Exploration Flight Test 1, or EFT-1 , sent what amounted to a mockup—or engineering test article, if you prefer—of its planned Orion manned spacecraft into a 3,600-mile orbit before splashing down in the Pacific Ocean a few hours later.
But as I wrote in my story about the mission for Popular Mechanics, the spacecraft had no life support or other systems designed for humans on board, and since the rocket meant to send Orion into deep space isn't ready yet, it had to fly on a Delta IV satellite launcher acting as a stand in.
What's more, those essential added systems won't be able to fly until at least 2018, when NASA's budget will allow this very expensive program to launch another mission. (In my PopMech story, I reported 2017, but the date has since been pushed out to the next year).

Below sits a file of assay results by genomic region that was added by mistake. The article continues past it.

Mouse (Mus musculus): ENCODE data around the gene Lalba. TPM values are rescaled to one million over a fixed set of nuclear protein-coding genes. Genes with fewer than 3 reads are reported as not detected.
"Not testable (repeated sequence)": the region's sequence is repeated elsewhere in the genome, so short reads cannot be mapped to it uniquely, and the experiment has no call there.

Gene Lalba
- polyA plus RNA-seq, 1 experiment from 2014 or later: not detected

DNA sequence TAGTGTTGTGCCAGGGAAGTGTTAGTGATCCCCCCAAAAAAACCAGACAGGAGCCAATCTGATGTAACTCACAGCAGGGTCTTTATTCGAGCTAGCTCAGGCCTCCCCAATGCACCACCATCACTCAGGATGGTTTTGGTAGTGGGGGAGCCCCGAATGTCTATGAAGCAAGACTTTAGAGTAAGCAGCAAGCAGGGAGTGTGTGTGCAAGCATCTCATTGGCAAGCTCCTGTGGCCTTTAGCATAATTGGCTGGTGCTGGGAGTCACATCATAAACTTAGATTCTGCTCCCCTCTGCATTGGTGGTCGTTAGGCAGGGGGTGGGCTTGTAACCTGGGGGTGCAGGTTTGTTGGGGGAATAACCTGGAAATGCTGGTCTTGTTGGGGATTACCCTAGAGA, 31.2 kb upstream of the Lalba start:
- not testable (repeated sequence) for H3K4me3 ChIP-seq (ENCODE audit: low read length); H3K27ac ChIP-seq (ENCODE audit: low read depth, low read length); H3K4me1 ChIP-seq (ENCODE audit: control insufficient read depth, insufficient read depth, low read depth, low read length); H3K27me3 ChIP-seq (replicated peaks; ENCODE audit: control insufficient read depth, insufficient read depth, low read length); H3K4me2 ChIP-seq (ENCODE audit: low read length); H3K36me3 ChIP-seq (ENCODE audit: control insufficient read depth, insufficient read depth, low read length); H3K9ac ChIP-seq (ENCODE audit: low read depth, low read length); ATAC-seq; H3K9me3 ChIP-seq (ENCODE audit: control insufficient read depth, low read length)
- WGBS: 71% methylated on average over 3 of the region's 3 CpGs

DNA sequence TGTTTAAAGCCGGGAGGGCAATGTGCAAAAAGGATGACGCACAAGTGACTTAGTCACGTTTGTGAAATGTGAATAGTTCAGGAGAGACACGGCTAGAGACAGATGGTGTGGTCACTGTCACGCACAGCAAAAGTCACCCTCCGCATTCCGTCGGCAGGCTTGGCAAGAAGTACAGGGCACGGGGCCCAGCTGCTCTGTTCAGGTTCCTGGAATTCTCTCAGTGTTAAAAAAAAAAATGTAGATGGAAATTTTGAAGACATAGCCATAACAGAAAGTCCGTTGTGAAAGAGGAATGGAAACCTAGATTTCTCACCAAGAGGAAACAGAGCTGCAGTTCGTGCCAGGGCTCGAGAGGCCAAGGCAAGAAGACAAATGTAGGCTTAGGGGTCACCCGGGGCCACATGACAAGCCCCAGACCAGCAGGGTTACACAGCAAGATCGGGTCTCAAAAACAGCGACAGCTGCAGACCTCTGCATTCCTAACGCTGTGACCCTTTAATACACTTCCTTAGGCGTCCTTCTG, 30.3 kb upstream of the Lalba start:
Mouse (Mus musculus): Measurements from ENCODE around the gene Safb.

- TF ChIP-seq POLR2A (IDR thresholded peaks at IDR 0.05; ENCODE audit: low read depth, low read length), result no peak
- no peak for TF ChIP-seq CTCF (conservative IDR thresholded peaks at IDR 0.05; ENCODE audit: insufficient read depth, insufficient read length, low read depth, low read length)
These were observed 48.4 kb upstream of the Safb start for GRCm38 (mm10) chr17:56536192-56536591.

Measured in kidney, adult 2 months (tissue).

The next mission won't have people on board either. That will have to wait until at least 2021, when NASA can mount another mission.
And because of the high development costs and NASA's relatively static budget, there's no funding for any additional hardware to support a mission as ambitious as going to Mars. The best that can be hoped for is to send Orion's planned four-person crew in an Apollo-8 style loop around the back side of the moon on its first manned mission. From there, there's talk of sending a crew on an asteroid rendezvous mission, but that's really more of a dream than a plan.